The Assistant Secretary of State for Africa was also upbeat in her assessment of the Agoa forum in Ghana. Ms Frazer said it was “very positive” because it had brought together a variety of constituencies and “was very much focused on practical steps to realise the total benefits of the Agoa legislation.”

At present, however, Agoa remains primarily a means of enabling African oil to enter US markets without duty charges. Oil represents more than 80 per cent of Agoa imports to the US, with only a few African countries benefiting from this form of trade access.

“Unfortunately,” Mr Ngwenya of Comesa said, “This industry has little impact on hunger and poverty alleviation, and instead — in some parts of Africa — has been associated with frustration, tension and in some cases civil conflict. “

Agoa’s sponsors had envisioned major gains for African textile industries — at least in countries such as Kenya with a history of textile production. These advocates pointed out that textile exports had initially served as an engine propelling economic growth in rapidly developing Asian countries such as South Korea, India and Taiwan.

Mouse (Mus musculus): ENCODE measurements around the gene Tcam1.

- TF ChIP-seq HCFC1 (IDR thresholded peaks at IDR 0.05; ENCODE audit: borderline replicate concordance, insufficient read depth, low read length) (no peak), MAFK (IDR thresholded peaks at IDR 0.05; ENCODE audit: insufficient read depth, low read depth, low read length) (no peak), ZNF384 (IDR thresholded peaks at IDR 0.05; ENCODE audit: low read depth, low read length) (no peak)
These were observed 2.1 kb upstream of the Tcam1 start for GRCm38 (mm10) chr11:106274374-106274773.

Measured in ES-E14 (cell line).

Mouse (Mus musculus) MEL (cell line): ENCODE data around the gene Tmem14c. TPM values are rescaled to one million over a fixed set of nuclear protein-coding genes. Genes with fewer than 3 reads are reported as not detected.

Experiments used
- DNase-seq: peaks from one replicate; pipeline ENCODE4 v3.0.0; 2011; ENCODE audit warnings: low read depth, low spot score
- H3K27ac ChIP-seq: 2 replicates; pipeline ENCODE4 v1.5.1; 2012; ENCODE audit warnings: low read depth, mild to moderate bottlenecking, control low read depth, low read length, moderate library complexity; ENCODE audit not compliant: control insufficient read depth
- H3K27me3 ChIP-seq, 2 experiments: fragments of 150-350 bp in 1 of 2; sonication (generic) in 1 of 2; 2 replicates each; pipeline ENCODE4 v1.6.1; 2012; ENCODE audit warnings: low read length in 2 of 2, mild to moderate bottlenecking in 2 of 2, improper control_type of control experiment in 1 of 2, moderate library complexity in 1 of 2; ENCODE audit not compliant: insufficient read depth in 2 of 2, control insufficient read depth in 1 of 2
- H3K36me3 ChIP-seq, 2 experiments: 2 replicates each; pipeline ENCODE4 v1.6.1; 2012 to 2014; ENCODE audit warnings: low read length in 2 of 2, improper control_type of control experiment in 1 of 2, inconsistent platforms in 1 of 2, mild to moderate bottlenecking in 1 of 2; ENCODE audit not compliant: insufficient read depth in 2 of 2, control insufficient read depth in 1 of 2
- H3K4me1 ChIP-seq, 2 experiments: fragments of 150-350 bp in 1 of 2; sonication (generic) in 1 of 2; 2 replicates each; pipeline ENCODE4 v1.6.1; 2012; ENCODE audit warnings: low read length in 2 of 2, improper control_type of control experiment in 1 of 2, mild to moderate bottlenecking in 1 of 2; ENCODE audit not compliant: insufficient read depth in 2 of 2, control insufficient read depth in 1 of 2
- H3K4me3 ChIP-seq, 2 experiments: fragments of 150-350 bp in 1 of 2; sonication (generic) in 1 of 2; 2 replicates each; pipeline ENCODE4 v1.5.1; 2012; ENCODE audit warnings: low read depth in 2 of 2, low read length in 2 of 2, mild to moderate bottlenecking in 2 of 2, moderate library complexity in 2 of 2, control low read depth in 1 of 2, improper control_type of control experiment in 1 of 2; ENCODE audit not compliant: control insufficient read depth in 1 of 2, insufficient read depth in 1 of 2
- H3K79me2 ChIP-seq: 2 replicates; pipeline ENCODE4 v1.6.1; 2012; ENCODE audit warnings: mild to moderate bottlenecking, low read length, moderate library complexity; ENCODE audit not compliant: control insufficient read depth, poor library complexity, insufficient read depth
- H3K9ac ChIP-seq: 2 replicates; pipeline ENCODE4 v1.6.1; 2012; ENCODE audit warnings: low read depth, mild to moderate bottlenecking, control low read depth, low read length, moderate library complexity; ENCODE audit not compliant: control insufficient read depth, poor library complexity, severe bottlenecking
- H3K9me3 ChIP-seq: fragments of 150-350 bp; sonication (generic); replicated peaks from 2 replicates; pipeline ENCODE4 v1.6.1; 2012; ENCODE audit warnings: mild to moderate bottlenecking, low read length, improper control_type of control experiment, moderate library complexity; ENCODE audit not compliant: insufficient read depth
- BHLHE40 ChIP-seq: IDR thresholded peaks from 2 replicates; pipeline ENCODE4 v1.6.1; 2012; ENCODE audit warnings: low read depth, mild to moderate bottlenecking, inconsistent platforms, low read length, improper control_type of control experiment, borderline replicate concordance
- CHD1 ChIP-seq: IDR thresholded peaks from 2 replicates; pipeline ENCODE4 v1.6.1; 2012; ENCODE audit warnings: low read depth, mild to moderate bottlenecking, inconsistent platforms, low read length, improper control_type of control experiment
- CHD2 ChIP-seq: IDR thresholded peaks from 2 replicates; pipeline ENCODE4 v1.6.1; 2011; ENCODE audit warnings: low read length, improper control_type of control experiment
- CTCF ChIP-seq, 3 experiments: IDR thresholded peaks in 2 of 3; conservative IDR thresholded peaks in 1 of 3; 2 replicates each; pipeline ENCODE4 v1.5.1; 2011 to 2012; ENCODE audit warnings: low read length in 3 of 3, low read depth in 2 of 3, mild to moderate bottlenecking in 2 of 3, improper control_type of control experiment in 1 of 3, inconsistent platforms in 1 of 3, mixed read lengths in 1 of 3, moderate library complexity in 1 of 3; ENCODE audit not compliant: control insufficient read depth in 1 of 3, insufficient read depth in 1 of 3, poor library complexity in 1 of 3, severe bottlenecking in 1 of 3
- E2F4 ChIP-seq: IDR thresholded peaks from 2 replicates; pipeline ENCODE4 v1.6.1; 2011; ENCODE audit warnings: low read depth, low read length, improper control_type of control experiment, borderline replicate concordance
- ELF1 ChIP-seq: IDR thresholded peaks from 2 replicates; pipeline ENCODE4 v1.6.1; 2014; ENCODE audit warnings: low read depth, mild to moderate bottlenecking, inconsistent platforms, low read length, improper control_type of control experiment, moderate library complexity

Agoa has indeed created thousands of jobs in Kenya and a few other countries that have been shipping clothing made with Asian fibres to the US. But the end of the international textile quota system two years ago has eroded some of those gains. Exporting giants such as China have been able to sharply increase their clothing sales to the US, thus seizing market share from African countries.

Kenya has lost an estimated 5,000 of the 30,000 jobs it gained as a result of Agoa. Uganda has seen far more limited benefits for its fledgling textile sector, while Tanzania has gained almost nothing from Agoa’s textile provisions.

“Quite obviously,” commented Stephen Hayes, head of the US Corporate Council on Africa, “The 2005 decline in non-oil Agoa trade was largely due to the inability of African countries to successfully compete with fast-growing competitors such as China after the ending of quotas on textiles and apparel.”